Britain grants Qatada bail after deportation appeal upheld

LONDON Mon Nov 12, 2012 4:18pm GMT

Jordanian preacher Abu Qatada is driven from a Special Immigration Appeals Commission (SIAC) hearing in central London April 17, 2012. REUTERS/Stefan Wermuth

Jordanian preacher Abu Qatada is driven from a Special Immigration Appeals Commission (SIAC) hearing in central London April 17, 2012.

Credit: Reuters/Stefan Wermuth

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LONDON (Reuters) - Radical Muslim cleric Abu Qatada won a last-minute appeal on Monday against deportation from Britain to face terrorism charges in Jordan, a blow to the Conservative-led government that says he is a huge security risk.

Britain, where Qatada has been in and out of jail for seven years without charge since his arrest in 2002, had argued that a 2005 deal with Jordan and more recent diplomatic assurances would ensure that Qatada would obtain a fair trial there.

Qatada said his trial might be skewed by evidence obtained using torture, a claim upheld in a ruling by the European Court of Human Rights.

He will be released on Tuesday under bail conditions that include a 16-hour curfew at his London home.

A Jordanian of Palestinian origin, described by a Spanish judge as "Osama bin Laden's right-hand man in Europe", he has been a thorn in the side of successive British governments.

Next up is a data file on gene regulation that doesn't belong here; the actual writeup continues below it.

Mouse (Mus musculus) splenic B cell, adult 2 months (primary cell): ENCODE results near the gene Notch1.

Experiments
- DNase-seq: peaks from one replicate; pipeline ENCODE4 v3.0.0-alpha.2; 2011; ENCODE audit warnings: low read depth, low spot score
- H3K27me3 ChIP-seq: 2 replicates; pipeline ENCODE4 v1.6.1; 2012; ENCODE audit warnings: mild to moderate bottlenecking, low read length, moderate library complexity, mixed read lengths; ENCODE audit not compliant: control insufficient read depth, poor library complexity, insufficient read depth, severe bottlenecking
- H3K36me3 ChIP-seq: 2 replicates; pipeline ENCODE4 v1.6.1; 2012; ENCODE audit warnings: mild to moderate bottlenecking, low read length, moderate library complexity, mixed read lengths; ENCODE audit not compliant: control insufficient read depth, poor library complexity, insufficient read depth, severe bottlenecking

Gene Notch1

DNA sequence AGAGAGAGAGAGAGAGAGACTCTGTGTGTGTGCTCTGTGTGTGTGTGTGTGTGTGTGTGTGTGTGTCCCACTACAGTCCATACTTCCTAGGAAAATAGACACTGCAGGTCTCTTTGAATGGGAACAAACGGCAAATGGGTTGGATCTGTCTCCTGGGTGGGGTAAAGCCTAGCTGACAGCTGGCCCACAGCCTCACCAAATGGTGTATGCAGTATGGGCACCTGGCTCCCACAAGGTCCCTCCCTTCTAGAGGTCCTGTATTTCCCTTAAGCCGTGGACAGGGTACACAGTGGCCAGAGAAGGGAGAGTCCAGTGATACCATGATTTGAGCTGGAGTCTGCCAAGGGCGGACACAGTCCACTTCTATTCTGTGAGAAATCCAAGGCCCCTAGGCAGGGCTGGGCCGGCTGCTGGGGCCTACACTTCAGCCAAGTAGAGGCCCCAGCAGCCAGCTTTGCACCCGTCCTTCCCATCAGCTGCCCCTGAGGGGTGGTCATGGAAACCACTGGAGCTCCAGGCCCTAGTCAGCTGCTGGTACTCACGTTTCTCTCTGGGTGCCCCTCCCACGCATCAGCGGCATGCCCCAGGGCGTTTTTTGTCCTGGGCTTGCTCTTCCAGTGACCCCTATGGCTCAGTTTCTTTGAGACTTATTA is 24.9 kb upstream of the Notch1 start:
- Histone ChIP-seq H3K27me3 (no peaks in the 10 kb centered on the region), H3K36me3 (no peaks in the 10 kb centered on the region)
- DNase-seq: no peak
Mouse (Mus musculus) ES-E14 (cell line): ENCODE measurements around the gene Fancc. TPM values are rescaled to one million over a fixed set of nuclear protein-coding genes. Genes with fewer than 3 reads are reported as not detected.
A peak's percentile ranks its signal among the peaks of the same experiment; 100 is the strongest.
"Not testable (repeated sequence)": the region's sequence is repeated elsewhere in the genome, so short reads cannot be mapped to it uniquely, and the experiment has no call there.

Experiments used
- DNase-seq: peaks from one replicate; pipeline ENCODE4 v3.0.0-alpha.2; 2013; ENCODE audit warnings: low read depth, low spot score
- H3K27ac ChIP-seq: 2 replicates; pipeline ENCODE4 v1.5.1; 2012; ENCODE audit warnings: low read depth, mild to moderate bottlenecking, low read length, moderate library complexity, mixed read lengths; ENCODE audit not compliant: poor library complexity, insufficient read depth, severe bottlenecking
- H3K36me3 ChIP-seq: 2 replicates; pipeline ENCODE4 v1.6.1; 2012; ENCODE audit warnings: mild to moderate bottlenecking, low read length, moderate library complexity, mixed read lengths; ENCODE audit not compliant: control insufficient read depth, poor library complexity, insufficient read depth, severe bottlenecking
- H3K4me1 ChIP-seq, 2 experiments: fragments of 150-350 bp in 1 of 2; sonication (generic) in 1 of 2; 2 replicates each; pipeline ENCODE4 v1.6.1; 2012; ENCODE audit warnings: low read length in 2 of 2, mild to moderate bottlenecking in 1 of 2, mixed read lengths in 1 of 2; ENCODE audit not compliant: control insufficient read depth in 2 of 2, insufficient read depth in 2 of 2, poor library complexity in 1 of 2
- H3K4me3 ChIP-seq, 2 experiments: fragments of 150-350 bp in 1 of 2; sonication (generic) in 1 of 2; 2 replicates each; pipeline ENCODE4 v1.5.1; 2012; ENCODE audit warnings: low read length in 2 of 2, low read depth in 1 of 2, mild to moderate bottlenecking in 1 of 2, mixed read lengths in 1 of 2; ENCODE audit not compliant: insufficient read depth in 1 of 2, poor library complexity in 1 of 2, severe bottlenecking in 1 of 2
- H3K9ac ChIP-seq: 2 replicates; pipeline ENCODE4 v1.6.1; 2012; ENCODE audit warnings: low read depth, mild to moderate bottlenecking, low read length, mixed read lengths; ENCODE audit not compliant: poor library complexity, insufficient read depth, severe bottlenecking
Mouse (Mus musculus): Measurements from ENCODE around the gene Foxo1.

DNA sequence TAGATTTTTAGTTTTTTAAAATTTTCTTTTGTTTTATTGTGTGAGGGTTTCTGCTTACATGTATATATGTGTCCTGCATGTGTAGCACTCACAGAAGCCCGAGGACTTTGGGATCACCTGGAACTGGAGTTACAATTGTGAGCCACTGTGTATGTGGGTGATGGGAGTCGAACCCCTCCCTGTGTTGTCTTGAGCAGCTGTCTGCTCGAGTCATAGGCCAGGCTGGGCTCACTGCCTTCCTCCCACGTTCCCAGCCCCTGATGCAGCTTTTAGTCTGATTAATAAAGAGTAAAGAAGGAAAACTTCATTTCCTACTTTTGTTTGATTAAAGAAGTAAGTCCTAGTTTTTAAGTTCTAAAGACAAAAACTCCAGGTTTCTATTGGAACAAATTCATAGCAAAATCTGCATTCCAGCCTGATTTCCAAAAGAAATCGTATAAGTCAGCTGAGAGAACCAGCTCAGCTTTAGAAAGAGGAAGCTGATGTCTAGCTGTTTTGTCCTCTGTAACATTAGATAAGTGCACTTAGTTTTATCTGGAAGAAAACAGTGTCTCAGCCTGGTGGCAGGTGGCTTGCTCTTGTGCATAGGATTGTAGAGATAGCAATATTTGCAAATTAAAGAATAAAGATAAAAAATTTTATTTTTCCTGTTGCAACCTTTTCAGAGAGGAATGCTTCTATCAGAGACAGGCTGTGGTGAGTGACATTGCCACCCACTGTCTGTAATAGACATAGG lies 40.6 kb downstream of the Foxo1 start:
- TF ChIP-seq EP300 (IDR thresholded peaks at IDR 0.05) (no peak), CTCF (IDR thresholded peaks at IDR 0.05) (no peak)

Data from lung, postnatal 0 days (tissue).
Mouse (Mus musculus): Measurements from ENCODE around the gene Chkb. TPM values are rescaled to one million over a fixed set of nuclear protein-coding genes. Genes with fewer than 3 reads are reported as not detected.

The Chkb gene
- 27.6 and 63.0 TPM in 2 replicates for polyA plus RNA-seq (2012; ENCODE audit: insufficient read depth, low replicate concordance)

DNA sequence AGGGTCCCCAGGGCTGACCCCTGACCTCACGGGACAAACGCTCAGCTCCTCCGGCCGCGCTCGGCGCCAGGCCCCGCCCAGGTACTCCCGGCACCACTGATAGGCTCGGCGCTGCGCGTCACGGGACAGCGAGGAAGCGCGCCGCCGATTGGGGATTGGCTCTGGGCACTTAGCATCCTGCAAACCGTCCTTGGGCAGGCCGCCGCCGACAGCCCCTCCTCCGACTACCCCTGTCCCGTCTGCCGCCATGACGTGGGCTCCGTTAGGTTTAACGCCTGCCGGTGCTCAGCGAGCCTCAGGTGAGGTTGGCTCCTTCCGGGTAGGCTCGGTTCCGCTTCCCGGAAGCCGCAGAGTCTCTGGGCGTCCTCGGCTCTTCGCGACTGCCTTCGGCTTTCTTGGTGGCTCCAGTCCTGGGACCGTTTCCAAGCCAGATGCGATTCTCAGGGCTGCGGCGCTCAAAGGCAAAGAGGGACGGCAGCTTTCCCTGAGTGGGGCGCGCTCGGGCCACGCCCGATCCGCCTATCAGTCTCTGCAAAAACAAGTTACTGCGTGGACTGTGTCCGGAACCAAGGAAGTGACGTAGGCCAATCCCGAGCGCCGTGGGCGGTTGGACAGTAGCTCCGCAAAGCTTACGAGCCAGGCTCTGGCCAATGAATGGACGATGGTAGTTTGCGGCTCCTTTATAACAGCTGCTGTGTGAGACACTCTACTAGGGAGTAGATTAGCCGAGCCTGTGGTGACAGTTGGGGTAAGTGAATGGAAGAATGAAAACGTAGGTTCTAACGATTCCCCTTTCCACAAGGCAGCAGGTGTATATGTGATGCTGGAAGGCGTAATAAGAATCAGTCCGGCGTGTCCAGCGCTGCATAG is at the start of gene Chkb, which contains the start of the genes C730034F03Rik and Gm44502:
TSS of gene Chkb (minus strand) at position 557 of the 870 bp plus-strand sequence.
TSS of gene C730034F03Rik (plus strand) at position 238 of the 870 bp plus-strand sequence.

Britain says videos of his sermons influenced Mohammed Atta, the ringleader of the September 11, 2001 attacks on the United States.

Monday's ruling, delivered at a special court that deals with security cases, said Home Secretary Theresa May had been wrong not to revoke an earlier deportation ruling against Qatada, and allowed his appeal.

The decision is a setback for May and the government, both keen to foster an image of competence and decisiveness on security issues.

Jordan has convicted him in his absence of encouraging militants there who were planned bomb attacks in 1999 and 2000.

May's department said in a statement it strongly disagreed with the ruling and would seek leave to appeal.

Robin Tam, a lawyer for the British government, told the court that Qatada "remains a man who poses an enormous risk to national security".

Britain's failure to deport Qatada contrasts with its success last month in extraditing to the U.S. another radical cleric, Abu Hamza, who fought deportation for eight years.

(Editing by Louise Ireland)

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Comments (6)
Raymond.Vermont wrote:
Whom is actually in control?

The UK govt or these far ‘too’ independent Courts…

Enough is enough.

No wonder the country cant deal with illegal immigration when the likes of Abu Qatada remains here.

Begging to believe the ‘Russian’ way is best.

Nov 12, 2012 1:07pm GMT  --  Report as abuse
Raymond.Vermont wrote:
Isnt about time the UK Home Secretary has power to overrule any ‘terrorism’ related decision made in either EU or UK Courts, via UK Govt Executive Authority Powers?

The Courts are acting against the best interests of the State.

Nov 12, 2012 1:13pm GMT  --  Report as abuse
mgb500 wrote:
Cameron grow some!!!!!

All you have to do is put that animal on a plane, dump him over Jordan @ 30,000 ft – parachute is at your discretion – you will have the whole nation behind you!

BUT you are more interested in acting as lapdog to the ECHR!! What can they do – send the whole UK to jail???

Nov 12, 2012 4:46pm GMT  --  Report as abuse
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